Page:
transporting the patients irritates me at times, too. facilities all differ in their policies. i've worked in hospitals where patients are put on the bed coming off the or table, which meant they took up more room in pacu, and you had to have help to push the bed to the floor. in the facility where i currently work, they are on stretchers coming out of the or. i may be able to push the bed by myself, but then i have to transfer them to the bed when i get there, not always easy with a post op patient who hurts when they move. to me it is much kinder to do the transferring back in the or when they are still "out." they are being transferred to a stretcher, anyway....why not just put them on the bed then?

    i'd definatly ask in your interview about holding patients over, pacu visiting policies (and how well they are enforced), and how difficult it is to transfer the patient's care to another nurse once you get to their room. to me, those are the things that make pacu stressful (the stretcher thing might just be a little pet peeve of mine)
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    Quote from critterlover
    to me, the biggest down side of pacu is that some people come out of anesthesia very rough. yelling, screaming, saying inappropriate things, climbing over the side rails.....i can remember a very large post-crani that we had to practically sit on to keep him in bed, and he kept taunting his nurse. after some time, though (maybe 30 min?) he came out of it.
    this is something i never even thought about. thanks for the insight.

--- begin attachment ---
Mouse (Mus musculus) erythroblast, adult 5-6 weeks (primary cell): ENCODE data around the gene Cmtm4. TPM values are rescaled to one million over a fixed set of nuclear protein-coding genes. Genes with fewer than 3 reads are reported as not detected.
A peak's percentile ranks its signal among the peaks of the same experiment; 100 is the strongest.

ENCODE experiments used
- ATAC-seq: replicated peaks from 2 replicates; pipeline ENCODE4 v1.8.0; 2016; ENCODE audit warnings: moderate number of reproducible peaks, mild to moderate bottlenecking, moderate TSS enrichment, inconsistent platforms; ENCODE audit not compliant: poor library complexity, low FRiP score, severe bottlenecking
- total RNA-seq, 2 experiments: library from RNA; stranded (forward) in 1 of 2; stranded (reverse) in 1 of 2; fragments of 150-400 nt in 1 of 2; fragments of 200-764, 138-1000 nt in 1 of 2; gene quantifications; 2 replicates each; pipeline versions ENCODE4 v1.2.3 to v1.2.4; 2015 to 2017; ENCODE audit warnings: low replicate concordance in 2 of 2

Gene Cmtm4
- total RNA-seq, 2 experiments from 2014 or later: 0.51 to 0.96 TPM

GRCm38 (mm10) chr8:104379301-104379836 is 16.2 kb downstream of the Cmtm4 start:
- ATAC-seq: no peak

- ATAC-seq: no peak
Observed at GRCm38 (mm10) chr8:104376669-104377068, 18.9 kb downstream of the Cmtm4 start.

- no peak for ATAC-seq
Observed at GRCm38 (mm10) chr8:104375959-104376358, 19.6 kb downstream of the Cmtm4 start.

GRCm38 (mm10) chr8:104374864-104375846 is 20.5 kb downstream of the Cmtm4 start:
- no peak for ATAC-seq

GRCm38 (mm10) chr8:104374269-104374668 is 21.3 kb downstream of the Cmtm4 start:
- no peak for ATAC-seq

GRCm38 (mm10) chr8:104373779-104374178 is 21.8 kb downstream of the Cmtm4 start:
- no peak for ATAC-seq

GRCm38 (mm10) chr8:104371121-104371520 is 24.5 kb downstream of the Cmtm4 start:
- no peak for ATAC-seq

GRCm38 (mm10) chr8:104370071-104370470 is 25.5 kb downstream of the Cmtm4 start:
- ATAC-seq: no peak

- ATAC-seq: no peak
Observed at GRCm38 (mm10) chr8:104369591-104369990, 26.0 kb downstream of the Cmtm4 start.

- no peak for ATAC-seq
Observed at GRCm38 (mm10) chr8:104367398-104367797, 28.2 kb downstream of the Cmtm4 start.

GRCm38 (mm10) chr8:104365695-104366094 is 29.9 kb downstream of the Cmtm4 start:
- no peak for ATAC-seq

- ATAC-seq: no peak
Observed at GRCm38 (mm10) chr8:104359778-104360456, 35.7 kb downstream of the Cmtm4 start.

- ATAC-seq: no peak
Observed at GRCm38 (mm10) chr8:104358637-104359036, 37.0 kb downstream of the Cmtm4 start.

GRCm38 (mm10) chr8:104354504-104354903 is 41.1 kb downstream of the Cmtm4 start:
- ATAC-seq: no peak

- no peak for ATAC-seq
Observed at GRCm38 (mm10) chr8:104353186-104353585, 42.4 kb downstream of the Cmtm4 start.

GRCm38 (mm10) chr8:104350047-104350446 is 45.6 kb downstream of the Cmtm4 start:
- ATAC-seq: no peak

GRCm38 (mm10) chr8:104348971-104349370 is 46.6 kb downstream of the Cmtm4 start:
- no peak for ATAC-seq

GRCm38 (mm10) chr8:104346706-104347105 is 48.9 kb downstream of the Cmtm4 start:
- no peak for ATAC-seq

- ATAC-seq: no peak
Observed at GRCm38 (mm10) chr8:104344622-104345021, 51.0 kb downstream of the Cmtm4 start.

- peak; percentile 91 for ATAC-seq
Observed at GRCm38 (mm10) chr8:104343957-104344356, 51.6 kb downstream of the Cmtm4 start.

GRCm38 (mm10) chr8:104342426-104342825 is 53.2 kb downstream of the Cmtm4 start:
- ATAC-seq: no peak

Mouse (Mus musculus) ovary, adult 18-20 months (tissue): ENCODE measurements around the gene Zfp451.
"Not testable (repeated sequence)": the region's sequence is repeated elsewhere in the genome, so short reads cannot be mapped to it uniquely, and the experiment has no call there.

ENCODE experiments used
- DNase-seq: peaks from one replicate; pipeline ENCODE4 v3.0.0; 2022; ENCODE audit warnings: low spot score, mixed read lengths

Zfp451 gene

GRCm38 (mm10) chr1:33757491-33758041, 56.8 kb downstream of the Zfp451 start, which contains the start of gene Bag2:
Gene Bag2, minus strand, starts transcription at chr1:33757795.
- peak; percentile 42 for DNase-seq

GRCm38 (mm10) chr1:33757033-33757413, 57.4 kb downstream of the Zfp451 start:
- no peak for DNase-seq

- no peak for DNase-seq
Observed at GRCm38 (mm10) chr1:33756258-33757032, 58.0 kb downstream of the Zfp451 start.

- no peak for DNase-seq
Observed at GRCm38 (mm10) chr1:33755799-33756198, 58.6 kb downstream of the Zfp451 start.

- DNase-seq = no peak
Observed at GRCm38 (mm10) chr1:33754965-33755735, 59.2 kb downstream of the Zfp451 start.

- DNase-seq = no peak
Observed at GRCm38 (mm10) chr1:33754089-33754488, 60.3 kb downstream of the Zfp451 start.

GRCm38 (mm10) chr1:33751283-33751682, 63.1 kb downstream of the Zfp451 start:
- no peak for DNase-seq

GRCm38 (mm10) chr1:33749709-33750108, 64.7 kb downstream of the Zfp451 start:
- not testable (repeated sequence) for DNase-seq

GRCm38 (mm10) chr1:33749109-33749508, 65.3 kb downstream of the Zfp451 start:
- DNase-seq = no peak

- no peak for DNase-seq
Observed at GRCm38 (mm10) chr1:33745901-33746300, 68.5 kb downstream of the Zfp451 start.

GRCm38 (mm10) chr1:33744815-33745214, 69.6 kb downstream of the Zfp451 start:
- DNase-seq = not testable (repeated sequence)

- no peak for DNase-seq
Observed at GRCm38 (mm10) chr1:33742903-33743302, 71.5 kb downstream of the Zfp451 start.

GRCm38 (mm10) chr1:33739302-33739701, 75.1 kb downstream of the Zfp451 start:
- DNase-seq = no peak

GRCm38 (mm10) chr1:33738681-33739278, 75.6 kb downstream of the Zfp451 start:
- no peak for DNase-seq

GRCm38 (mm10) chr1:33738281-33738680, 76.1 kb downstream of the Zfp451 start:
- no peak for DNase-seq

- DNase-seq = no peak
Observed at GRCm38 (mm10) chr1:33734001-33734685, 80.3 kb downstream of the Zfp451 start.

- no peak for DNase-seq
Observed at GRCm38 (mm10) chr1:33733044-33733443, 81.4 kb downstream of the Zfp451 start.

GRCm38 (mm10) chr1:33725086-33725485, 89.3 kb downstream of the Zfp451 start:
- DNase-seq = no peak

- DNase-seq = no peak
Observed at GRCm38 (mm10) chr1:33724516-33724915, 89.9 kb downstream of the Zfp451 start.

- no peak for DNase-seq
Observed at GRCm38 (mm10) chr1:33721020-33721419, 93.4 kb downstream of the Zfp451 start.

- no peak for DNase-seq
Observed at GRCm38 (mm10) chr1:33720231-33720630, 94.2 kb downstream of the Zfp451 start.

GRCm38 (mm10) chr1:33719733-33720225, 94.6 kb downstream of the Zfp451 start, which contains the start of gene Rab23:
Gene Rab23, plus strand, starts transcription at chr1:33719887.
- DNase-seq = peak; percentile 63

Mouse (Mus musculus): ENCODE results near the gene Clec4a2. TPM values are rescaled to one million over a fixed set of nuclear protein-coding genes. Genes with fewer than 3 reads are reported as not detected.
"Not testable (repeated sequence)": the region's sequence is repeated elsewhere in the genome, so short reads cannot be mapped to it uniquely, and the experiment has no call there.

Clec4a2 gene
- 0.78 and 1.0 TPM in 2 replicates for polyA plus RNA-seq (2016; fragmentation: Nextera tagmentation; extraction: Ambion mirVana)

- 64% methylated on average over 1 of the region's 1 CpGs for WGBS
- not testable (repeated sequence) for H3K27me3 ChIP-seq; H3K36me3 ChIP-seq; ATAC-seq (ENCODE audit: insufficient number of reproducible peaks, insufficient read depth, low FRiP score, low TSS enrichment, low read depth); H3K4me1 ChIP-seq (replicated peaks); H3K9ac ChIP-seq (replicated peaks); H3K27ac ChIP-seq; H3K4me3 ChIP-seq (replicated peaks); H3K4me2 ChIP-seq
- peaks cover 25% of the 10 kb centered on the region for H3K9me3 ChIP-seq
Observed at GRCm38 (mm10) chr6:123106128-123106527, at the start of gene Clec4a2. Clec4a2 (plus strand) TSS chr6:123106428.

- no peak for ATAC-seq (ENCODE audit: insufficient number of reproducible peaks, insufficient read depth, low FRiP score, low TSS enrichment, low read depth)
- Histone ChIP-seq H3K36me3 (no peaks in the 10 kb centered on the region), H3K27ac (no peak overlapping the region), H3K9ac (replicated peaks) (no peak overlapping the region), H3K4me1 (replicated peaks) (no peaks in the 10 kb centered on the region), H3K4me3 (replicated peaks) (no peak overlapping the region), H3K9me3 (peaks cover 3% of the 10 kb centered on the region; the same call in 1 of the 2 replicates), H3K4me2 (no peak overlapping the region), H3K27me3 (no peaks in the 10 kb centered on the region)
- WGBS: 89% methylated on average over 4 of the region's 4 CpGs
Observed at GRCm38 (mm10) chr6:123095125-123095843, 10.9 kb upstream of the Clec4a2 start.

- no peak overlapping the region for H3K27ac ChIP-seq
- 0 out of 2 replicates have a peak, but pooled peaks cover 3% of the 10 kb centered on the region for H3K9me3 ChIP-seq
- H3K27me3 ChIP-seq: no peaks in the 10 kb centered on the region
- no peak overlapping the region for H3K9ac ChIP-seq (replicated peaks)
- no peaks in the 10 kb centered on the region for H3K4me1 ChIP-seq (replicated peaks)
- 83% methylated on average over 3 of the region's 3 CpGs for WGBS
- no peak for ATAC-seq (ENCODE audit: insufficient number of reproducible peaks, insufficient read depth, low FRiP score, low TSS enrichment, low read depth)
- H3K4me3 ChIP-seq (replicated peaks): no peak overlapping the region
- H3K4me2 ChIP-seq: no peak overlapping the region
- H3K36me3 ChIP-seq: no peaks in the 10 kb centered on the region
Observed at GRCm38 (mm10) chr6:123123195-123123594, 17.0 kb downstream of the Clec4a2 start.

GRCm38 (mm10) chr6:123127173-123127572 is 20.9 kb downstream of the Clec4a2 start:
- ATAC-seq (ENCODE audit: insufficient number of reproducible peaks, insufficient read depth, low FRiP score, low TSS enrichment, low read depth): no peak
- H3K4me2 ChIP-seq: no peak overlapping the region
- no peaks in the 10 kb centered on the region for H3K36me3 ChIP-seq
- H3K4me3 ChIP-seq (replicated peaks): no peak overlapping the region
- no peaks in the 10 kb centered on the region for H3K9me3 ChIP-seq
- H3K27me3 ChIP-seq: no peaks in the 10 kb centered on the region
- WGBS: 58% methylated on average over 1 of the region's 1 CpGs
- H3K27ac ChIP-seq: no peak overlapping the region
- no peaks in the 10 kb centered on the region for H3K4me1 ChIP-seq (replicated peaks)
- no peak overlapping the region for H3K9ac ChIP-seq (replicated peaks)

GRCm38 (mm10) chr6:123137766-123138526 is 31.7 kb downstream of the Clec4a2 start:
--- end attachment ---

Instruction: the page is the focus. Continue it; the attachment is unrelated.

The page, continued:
another problem is when you have to hold patients while waiting on a bed. patients are uncomfortable (we keep ours on stretchers), family members are mad (can't visit due to confidentiality issues with the rest of the patients). finally, there were times when it was so hard to get the floor nurse to come in and accept the patient.... i've worked in hospitals where patients are put on the bed coming off the or table, which meant they took up more room in pacu, and you had to have help to push the bed to the floor. in the facility where i currently work, they are on stretchers coming out of the or. i may be able to push the bed by myself, but then i have to transfer them to the bed when i get there, not always easy with a post op patient who hurts when they move. to me it is much kinder to do the transferring back in the or when they are still "out." they are being transferred to a stretcher, anyway....why not just put them on the bed then?
    this is something i actually did think of, both the bed vs. stretcher, and the time to get the pt. to the floor. my med/surg days were spent on an ortho floor, so we dealth with a lot of post-ops, and the struggles between the nurses regarding accepting the pts. i remember how we tried as hard as we could to avoid taking those post ops back!! and how they would conveniently come back at 6:45, right before shift change, and the oncoming nurse would get stuck with the orders and other stuff :angryfire .